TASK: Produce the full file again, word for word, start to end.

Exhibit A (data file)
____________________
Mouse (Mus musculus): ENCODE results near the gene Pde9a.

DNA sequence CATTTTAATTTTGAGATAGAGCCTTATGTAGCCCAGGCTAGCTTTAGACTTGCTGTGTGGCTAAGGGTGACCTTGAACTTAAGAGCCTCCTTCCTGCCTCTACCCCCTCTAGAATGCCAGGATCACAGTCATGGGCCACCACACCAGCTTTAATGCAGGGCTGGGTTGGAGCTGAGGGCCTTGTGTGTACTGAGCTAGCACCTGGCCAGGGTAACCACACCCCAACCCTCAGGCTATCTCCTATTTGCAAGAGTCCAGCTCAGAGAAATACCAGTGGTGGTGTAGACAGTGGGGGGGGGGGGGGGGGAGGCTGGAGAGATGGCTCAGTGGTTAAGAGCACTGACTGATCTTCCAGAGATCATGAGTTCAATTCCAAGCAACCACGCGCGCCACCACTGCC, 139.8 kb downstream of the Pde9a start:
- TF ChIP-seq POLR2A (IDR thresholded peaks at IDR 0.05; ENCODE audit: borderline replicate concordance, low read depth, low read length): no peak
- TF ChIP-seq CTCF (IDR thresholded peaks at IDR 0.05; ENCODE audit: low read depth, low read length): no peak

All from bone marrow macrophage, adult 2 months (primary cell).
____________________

Mouse (Mus musculus): ENCODE results near the gene Pde9a.

DNA sequence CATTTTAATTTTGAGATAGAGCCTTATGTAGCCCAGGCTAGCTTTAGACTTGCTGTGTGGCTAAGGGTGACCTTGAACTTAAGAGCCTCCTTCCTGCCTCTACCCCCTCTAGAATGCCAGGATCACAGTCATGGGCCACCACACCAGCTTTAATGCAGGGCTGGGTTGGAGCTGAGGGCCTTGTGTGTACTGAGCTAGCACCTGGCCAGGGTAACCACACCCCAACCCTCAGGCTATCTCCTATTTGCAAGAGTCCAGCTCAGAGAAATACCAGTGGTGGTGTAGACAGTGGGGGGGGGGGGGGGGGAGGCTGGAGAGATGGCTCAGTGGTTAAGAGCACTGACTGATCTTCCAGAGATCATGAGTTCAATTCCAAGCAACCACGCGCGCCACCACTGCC, 139.8 kb downstream of the Pde9a start:
- TF ChIP-seq POLR2A (IDR thresholded peaks at IDR 0.05; ENCODE audit: borderline replicate concordance, low read depth, low read length): no peak
- TF ChIP-seq CTCF (IDR thresholded peaks at IDR 0.05; ENCODE audit: low read depth, low read length): no peak

All from bone marrow macrophage, adult 2 months (primary cell).